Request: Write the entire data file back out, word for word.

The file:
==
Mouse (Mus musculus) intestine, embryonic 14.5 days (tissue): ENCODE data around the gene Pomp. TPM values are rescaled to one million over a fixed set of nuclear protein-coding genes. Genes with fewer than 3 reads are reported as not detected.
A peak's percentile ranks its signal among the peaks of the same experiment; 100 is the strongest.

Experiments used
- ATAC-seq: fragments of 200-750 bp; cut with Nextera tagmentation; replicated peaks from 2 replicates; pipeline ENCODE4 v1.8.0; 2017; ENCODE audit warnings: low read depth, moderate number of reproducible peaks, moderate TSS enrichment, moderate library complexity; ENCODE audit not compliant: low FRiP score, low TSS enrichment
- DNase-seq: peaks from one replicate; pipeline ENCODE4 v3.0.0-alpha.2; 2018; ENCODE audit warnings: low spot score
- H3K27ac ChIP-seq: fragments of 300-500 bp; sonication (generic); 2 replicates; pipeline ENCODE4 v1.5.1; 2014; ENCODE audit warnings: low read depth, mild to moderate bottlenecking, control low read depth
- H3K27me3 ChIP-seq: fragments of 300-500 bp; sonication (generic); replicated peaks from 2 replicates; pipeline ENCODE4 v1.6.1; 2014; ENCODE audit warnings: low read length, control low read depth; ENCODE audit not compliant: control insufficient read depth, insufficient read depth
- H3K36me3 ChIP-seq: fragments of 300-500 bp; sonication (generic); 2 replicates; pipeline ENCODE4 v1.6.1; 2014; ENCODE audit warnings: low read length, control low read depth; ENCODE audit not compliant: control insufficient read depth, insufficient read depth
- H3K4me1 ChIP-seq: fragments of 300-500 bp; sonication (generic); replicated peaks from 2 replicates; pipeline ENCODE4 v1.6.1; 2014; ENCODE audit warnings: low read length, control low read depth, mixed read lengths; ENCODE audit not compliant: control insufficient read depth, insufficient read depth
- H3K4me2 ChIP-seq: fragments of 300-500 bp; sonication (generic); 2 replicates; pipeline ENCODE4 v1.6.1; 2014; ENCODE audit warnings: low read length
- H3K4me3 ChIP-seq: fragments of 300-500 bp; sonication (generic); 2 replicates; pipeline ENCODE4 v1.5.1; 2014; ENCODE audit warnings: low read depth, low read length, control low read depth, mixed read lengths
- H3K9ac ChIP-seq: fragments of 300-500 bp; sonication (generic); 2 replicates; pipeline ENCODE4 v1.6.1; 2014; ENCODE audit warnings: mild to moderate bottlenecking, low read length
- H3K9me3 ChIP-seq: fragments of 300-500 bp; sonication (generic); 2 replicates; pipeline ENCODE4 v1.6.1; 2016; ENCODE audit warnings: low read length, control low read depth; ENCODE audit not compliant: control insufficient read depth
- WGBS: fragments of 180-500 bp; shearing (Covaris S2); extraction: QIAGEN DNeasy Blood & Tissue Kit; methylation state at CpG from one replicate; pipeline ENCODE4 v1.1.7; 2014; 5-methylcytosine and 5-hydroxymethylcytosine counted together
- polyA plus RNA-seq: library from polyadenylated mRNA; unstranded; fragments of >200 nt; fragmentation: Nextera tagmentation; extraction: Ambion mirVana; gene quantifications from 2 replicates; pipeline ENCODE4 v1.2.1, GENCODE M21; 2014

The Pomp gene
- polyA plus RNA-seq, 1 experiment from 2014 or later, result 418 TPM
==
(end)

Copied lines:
Mouse (Mus musculus) intestine, embryonic 14.5 days (tissue): ENCODE data around the gene Pomp. TPM values are rescaled to one million over a fixed set of nuclear protein-coding genes. Genes with fewer than 3 reads are reported as not detected.
A peak's percentile ranks its signal among the peaks of the same experiment; 100 is the strongest.

Experiments used
- ATAC-seq: fragments of 200-750 bp; cut with Nextera tagmentation; replicated peaks from 2 replicates; pipeline ENCODE4 v1.8.0; 2017; ENCODE audit warnings: low read depth, moderate number of reproducible peaks, moderate TSS enrichment, moderate library complexity; ENCODE audit not compliant: low FRiP score, low TSS enrichment
- DNase-seq: peaks from one replicate; pipeline ENCODE4 v3.0.0-alpha.2; 2018; ENCODE audit warnings: low spot score
- H3K27ac ChIP-seq: fragments of 300-500 bp; sonication (generic); 2 replicates; pipeline ENCODE4 v1.5.1; 2014; ENCODE audit warnings: low read depth, mild to moderate bottlenecking, control low read depth
- H3K27me3 ChIP-seq: fragments of 300-500 bp; sonication (generic); replicated peaks from 2 replicates; pipeline ENCODE4 v1.6.1; 2014; ENCODE audit warnings: low read length, control low read depth; ENCODE audit not compliant: control insufficient read depth, insufficient read depth
- H3K36me3 ChIP-seq: fragments of 300-500 bp; sonication (generic); 2 replicates; pipeline ENCODE4 v1.6.1; 2014; ENCODE audit warnings: low read length, control low read depth; ENCODE audit not compliant: control insufficient read depth, insufficient read depth
- H3K4me1 ChIP-seq: fragments of 300-500 bp; sonication (generic); replicated peaks from 2 replicates; pipeline ENCODE4 v1.6.1; 2014; ENCODE audit warnings: low read length, control low read depth, mixed read lengths; ENCODE audit not compliant: control insufficient read depth, insufficient read depth
- H3K4me2 ChIP-seq: fragments of 300-500 bp; sonication (generic); 2 replicates; pipeline ENCODE4 v1.6.1; 2014; ENCODE audit warnings: low read length
- H3K4me3 ChIP-seq: fragments of 300-500 bp; sonication (generic); 2 replicates; pipeline ENCODE4 v1.5.1; 2014; ENCODE audit warnings: low read depth, low read length, control low read depth, mixed read lengths
- H3K9ac ChIP-seq: fragments of 300-500 bp; sonication (generic); 2 replicates; pipeline ENCODE4 v1.6.1; 2014; ENCODE audit warnings: mild to moderate bottlenecking, low read length
- H3K9me3 ChIP-seq: fragments of 300-500 bp; sonication (generic); 2 replicates; pipeline ENCODE4 v1.6.1; 2016; ENCODE audit warnings: low read length, control low read depth; ENCODE audit not compliant: control insufficient read depth
- WGBS: fragments of 180-500 bp; shearing (Covaris S2); extraction: QIAGEN DNeasy Blood & Tissue Kit; methylation state at CpG from one replicate; pipeline ENCODE4 v1.1.7; 2014; 5-methylcytosine and 5-hydroxymethylcytosine counted together
- polyA plus RNA-seq: library from polyadenylated mRNA; unstranded; fragments of >200 nt; fragmentation: Nextera tagmentation; extraction: Ambion mirVana; gene quantifications from 2 replicates; pipeline ENCODE4 v1.2.1, GENCODE M21; 2014

The Pomp gene
- polyA plus RNA-seq, 1 experiment from 2014 or later, result 418 TPM